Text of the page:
School serving as a ‘neighborhood hub’ works to better support students and their families

Anacostia High School was established in 1937 and now serves as a hub for students and their families to find resources that help them in different ways.

In schools across the city, the success of students increases when there is support for their families and their community.

A new initiative at a Southeast D.C. high school emphasizes the importance of strong communities and families in order to ensure a student’s overall success.

Anacostia High School is one of the 10 schools selected to be a Connected School this year.

Launched by District of Columbia Public Schools (DCPS), Connected Schools aim to partner with the community to combine academics, health and social services, youth and community development and community engagement to ensure students succeed in and out of the classroom, regardless of their background or neighborhood.

After the passage of Every Student Succeeds Act (ESSA) in 2015, public schools became more responsible for how students learn and achieve. DCPS conducted a needs assessment to find out which area students felt they needed more resources.

“Our students asked for something more,” said William Haith, the principal of Anacostia High School. “So, DCPS realized the need to not only create a program that supports students, but this program should also have access to their families as well.”

Connected Schools also work to partner with community organizations and stakeholders who provide direct resources to families and students in a range of areas.

According to DCPS, the five key elements of a connected school include healing-centered practices, community and family engagement, strong student support systems, place-based services, and the role of a manager who serves to implement all the elements.

“Bridging the school with the community”

The Connected Schools Manager serves at each of the ten schools to apply the program’s goals and connects community partners, school employees, and student’s parents together.

Resources for families and students are available through the school, and with the school’s partnerships in the community. Photo by Kristen Johnson for ҹֱ.

At Anacostia High, Latisha Chisholm serves in this capacity.

“My role here is to move us toward being a full-service community school,” said Chisholm who came to Anacostia as a teacher and coordinator four years ago.

At Anacostia High, Chisholm analyzes the structure and resources available in the school, in the community, and identifies where there may be gaps or where new partnerships can be developed.

With the partnerships already available at the school, and the newly established ones outside of the school, Anacostia and Ballou serve as “neighborhood hubs” for parents and their children to find direct resources for things like food, counseling, and health services.

“We have a very strong network of support that is offered to our parents already. With connected schools, we want to make sure there is not anything that they want to happen that we’re not providing,” Chisholm said.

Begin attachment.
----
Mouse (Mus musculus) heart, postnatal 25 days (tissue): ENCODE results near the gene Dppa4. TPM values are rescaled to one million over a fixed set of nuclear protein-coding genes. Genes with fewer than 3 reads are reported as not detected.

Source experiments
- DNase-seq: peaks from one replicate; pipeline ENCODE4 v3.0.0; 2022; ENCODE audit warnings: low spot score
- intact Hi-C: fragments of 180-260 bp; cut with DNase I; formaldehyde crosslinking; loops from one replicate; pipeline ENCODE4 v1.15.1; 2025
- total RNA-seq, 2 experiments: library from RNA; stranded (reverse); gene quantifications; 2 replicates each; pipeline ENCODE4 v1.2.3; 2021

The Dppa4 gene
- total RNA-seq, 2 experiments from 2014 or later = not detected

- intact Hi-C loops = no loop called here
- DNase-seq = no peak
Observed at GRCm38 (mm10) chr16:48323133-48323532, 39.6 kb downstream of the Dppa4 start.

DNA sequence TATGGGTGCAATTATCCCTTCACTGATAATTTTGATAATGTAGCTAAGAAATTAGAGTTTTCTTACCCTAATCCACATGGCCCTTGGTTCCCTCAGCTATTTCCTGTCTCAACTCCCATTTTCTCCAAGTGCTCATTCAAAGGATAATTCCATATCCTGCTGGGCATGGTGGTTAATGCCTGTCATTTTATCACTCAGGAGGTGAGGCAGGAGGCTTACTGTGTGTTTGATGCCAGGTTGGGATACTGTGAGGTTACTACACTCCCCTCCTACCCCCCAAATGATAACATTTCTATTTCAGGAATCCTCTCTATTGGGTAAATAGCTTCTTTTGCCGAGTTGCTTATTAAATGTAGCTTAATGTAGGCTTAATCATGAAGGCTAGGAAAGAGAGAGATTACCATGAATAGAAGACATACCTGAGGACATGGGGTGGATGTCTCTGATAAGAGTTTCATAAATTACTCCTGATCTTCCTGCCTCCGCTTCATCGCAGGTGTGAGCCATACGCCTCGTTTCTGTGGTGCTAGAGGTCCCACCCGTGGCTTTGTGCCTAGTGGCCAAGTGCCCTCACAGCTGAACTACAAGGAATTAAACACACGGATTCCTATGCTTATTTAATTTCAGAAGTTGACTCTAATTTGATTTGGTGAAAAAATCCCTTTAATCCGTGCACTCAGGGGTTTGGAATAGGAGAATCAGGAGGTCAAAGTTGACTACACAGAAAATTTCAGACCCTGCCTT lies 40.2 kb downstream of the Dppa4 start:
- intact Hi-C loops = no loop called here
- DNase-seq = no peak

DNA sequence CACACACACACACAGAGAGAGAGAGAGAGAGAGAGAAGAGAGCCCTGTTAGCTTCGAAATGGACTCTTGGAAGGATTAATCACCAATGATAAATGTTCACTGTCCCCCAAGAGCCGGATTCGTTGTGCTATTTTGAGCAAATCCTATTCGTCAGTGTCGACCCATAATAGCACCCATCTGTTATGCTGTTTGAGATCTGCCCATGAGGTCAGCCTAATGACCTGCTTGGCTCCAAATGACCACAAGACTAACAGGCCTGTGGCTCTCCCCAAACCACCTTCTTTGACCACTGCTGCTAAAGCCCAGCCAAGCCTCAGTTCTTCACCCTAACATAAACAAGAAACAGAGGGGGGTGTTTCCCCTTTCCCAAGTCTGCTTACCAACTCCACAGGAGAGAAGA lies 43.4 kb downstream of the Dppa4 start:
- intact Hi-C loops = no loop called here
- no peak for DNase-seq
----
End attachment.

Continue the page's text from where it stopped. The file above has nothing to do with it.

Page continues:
Neighboring Anacostia High School is Frank W. Ballou Senoir High School, another Connected School.

Shajena Cartagena, the redesign director at Ballou, sees connected schools as an opportunity for families to engage more with the schools not just for their children’s wellbeing, but because they personally feel welcomed, loved, and known.

“To me, taking the school to the community is another powerful way of being able to build those relationships,” said Cartagena.

Needs Being Met

Mental health resources are another large aspect of a connected school. The issues of trauma and mental health are ones that faculty and staff cannot ignore.

According to Chisholm, the school has done more to make improvements on to their strong mental health team and this year has established partnerships in this area so that students are offered “extensive mental health support.”

Located in the District’s most economically disadvantaged ward, most students at Anacostia High are Black or Latinx, and come from low-income households.

“There’ve always been issues of high-poverty, high-crime, and now we’re going through the phase of gentrification,” Principal Haith said.

With the looming rise of gentrification and charter schools in the area, student enrollment at Anacostia has been impacted. According to Haith, Anacostia High has seen a decrease in enrollment, and this year barely 300 students are in attendance compared to more than 500 students five years ago, and thousands more years before that.

Despite the changing environment, the school remains resilient. Connected Schools in the district are necessary to the healthy lives of students and families which in turn, affect the entire community.

Earlier this month, the Mayor’s Office of Neighborhood and Safety Engagement established a for juniors and seniors at Anacostia High School. The academy offers a range of opportunities for students including career-readiness, goal-setting, and safe rides to and from school.

The academy is just one of the myriad of ways Anacostia High School vows to continue their mission to uplift and improve the livelihood of everyone the school serves.

“We want to make sure our students are prepared for college, prepared for their careers, and are prepared to go out and be really strong citizens,” Chisholm said. “We want to be sure we’re giving our students exposure to options and scenarios that they can dream of.”


Photos by Kristen Johnson

Kristen Johnson

Kristen Johnson is a journalism graduate student at American University.

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